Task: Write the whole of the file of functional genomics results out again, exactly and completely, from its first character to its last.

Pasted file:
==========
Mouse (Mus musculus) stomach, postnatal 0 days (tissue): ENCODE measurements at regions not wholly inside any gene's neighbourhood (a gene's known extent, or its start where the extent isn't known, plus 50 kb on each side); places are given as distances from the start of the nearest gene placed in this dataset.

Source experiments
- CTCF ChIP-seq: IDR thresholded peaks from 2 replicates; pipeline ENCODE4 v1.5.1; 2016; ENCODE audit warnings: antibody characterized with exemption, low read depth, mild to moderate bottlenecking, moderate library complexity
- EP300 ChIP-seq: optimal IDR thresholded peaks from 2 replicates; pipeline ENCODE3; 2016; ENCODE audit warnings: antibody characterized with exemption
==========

Mouse (Mus musculus) stomach, postnatal 0 days (tissue): ENCODE measurements at regions not wholly inside any gene's neighbourhood (a gene's known extent, or its start where the extent isn't known, plus 50 kb on each side); places are given as distances from the start of the nearest gene placed in this dataset.

Source experiments
- CTCF ChIP-seq: IDR thresholded peaks from 2 replicates; pipeline ENCODE4 v1.5.1; 2016; ENCODE audit warnings: antibody characterized with exemption, low read depth, mild to moderate bottlenecking, moderate library complexity
- EP300 ChIP-seq: optimal IDR thresholded peaks from 2 replicates; pipeline ENCODE3; 2016; ENCODE audit warnings: antibody characterized with exemption